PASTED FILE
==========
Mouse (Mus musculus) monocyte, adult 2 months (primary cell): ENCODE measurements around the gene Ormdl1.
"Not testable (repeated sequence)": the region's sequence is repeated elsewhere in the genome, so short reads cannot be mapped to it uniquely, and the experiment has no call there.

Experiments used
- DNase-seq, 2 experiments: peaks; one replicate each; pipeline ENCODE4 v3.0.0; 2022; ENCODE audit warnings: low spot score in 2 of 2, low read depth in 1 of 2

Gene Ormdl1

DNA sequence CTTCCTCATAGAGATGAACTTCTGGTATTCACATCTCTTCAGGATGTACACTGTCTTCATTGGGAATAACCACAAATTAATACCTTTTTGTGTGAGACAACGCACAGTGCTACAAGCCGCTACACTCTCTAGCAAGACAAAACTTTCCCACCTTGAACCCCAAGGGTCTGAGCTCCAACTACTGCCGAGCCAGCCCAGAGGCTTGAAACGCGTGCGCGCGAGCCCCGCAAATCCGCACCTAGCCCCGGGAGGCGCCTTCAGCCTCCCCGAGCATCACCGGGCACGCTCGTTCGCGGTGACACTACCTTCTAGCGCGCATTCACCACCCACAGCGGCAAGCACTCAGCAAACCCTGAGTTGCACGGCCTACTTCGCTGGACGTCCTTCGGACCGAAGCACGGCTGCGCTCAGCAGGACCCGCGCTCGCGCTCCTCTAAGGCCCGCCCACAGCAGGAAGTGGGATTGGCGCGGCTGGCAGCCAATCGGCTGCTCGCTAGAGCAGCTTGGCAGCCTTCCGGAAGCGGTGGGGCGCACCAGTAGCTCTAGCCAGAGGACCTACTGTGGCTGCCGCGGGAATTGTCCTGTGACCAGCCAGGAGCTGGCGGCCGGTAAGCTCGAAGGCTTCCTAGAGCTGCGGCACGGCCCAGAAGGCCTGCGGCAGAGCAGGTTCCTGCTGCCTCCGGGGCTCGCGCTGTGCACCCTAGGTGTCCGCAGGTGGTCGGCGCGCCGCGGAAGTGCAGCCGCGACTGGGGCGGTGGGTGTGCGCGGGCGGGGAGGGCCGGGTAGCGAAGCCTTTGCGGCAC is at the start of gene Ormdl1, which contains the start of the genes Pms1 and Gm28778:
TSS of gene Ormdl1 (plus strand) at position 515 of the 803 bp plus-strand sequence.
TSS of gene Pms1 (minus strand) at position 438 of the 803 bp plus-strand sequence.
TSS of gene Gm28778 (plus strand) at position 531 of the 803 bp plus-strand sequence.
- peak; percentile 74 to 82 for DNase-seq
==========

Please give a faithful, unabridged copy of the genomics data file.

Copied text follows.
Mouse (Mus musculus) monocyte, adult 2 months (primary cell): ENCODE measurements around the gene Ormdl1.
"Not testable (repeated sequence)": the region's sequence is repeated elsewhere in the genome, so short reads cannot be mapped to it uniquely, and the experiment has no call there.

Experiments used
- DNase-seq, 2 experiments: peaks; one replicate each; pipeline ENCODE4 v3.0.0; 2022; ENCODE audit warnings: low spot score in 2 of 2, low read depth in 1 of 2

Gene Ormdl1

DNA sequence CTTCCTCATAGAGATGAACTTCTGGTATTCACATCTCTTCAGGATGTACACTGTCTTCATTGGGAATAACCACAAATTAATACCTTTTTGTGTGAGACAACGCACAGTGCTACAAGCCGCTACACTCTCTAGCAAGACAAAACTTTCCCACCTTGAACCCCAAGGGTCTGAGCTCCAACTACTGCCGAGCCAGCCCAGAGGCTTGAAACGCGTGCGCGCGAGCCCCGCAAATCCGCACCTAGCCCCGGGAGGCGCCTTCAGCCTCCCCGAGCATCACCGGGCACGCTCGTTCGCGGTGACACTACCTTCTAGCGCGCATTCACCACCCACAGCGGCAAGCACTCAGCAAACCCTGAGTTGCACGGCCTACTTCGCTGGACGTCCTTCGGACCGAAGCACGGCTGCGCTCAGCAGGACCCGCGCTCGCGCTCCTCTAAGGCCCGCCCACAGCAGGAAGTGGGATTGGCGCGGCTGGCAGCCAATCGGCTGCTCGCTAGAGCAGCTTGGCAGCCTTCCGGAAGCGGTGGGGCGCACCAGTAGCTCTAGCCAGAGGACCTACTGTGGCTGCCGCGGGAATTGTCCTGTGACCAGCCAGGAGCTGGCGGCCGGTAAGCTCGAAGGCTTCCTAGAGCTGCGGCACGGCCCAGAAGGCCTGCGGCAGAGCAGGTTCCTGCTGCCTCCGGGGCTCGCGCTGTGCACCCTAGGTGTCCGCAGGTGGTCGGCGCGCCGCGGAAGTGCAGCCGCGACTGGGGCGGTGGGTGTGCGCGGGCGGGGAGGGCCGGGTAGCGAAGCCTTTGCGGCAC is at the start of gene Ormdl1, which contains the start of the genes Pms1 and Gm28778:
TSS of gene Ormdl1 (plus strand) at position 515 of the 803 bp plus-strand sequence.
TSS of gene Pms1 (minus strand) at position 438 of the 803 bp plus-strand sequence.
TSS of gene Gm28778 (plus strand) at position 531 of the 803 bp plus-strand sequence.
- peak; percentile 74 to 82 for DNase-seq